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Does $\forall n\in \mathbb N: |A_n| \geq 2^n =|\{0,1\}^n|$ imply that $\underset {n\to \infty} \lim |A_i| \geq |\{0,1\}^\mathbb N|$

This is a lemma I would need to get around some confusing Nested Intervals in a proof of Cantor-Staub, but I am not sure if it is correct. (I know I should just learn nested intervals, but I'm told good mathematicians are also lazy so...)

I went over this again, and I realised, there is some context missing:

$A_0 := [0, 1]$

$A_1 := [0, 1/3] \cap[2/3, 1]$

$A_2 := [0, 1/9] \cap[2/9, 3/9] \cap [6/9, 7/9] \cap[8/9, 1]$

And so forth, each step cutting out a third of the largest continuous sub-intervals.

Now trying to show that $\bigcap_{i =0}^\infty A_i = |\{0,1\}^\mathbb N|$.

  • Now as $\mathbb R$ is compact we know that $|[a,b]| \geq 1$ for $a\leq b$ call it $(i)$
  • $\bigcap_{i=1}^n A_i = A_n$, as $\forall n \in \mathbb N:A_{n+1} \subset A_{n}$, so $\bigcap_{i=0}^\infty A_i = \underset {n\to \infty} \lim \bigcap_{i=0}^n A_i = \underset {n\to \infty} \lim A_n$
  • Per $(i)$ it holds that $A_n \geq 2^n =|\{0,1\}^n|$, the number of biggest continuous intervals in $A_i$ doubles in every step ($i\to i+1$) .
  • Now the question is, does this "invariant" persist in the limit, such that $\underset {n\to \infty} \lim A_n \geq \underset {n\to \infty} \lim|\{0,1\}^n|$?

Intuitively I would say yes, but this is very dangerous territory, as $\underset {n\to \infty} \lim 2^n$ is not properly defined...

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    $\begingroup$ What if for some $k$ for all $n\geq k$ we have $|A_n|=|\mathbb N|$? $\endgroup$
    – amrsa
    Commented May 15 at 14:19
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    $\begingroup$ For example, if $A_n=\mathbb N$, then $|A_n|\geq 2^n$, but $\lim|A_n|=|\mathbb N|<|\{0,1\}^{\mathbb N}|$. $\endgroup$
    – amrsa
    Commented May 15 at 14:21
  • $\begingroup$ Thanks @amrsa You just answered my question. Thanks. (I feel a little ashamed that I didn't figure it out myself...). Is there some way to equate the growth of a set to the growth of a binary string? Say if $|A_n| = \Omega(2^n)$, i.e. $|A_n|$ grows at least as fast as $2^n$. I can see how this is not helpful notation, as this kind of calculus with infinity doesn't really work... $\endgroup$ Commented May 15 at 14:51
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    $\begingroup$ Your set theory notation looks off to me. You write for example $$A_0 := \{[0,1]\}$$ This means that $A_0$ is a set of cardinality $1$, having a unique element (namely the set $[0,1]$). Similarly $A_1$ is a set of cardinality $1$, having a unique element (namely the set $[0,1/3] \cup [2/3,1]$). I suspect this is not what you intended, I suspect instead that you intended $A_0 = [0,1]$, $A_1 = [0,1/3] \cup [2/3,1]$, and so on. As currently written, $A_0$ and $A_1$ have no object in common, so $A_0 \cap A_1 = \emptyset$, hence $\bigcap_{i=0}^\infty A_i = \emptyset$. $\endgroup$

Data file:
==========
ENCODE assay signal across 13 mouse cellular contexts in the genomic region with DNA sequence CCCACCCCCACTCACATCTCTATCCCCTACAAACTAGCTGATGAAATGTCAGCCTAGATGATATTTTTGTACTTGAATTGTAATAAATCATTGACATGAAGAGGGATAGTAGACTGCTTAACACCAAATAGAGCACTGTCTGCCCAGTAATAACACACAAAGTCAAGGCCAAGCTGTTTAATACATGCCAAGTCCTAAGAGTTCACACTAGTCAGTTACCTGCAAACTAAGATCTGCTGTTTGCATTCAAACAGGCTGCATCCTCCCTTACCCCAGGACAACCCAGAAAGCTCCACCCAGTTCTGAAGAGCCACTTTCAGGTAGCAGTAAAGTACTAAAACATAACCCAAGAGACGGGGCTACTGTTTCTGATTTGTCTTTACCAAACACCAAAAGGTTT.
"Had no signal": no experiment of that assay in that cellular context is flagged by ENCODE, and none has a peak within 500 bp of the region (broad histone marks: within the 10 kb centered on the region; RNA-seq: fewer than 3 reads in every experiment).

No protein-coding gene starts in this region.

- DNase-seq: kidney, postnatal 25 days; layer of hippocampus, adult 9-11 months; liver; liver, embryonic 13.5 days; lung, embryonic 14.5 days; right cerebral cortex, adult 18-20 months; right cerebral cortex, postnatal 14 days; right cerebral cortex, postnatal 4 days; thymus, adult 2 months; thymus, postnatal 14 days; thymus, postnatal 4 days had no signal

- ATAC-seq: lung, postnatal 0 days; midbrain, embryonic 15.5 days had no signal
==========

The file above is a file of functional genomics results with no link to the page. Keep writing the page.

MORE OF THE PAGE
– Lee Mosher
    Commented May 15 at 14:51
  • $\begingroup$ Thanks for noticing @LeeMosher, you are of course right. I adjusted it $\endgroup$ Commented May 15 at 14:54

1 Answer 1

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Thanks to @amrsa's comment I have the answer before I could even type out my question properly ^^ For $\forall n:A_n = \mathbb N$ we have $|A_n| \geq 2^n$ but $\lim |A_n| = |\mathbb N| < |\{0,1\}^{\mathbb N}|$

So, the answer is no.

The intuition is of course correct, and the theorem is also correct, but one wants to solve this using an injective function (as we usually do when proving some set is at least as big as the Reals):

The invariant is not the size of the set, but the existence of an injective function from $\{0,1\}^n$ to $A_n$, and therefore it stays greater than or equal. Now I am not sure if this is allowed in the limit.

So what is allowed is to use the binary representation of a real number in $[0,1]$ (we already know that $[0,1] \simeq \mathbb R$:

$$b := \sum_{i=1}^\infty b_i 2^{-i} \in [0,1], \forall i : b_i \in \{0,1\}$$ And then we show that there is a unique point in $A_\infty$ that corresponds to it. This is the classical nested intervals method: We divide an interval into 3, so we have a unique way to distribute 2 possible values. So e.g. 0.000110... could correspond to lllrrl... etc.

Therefore we have a bijection that is invariant under limits. This is probably the easiest way to do it... but do correct me if I'm wrong...

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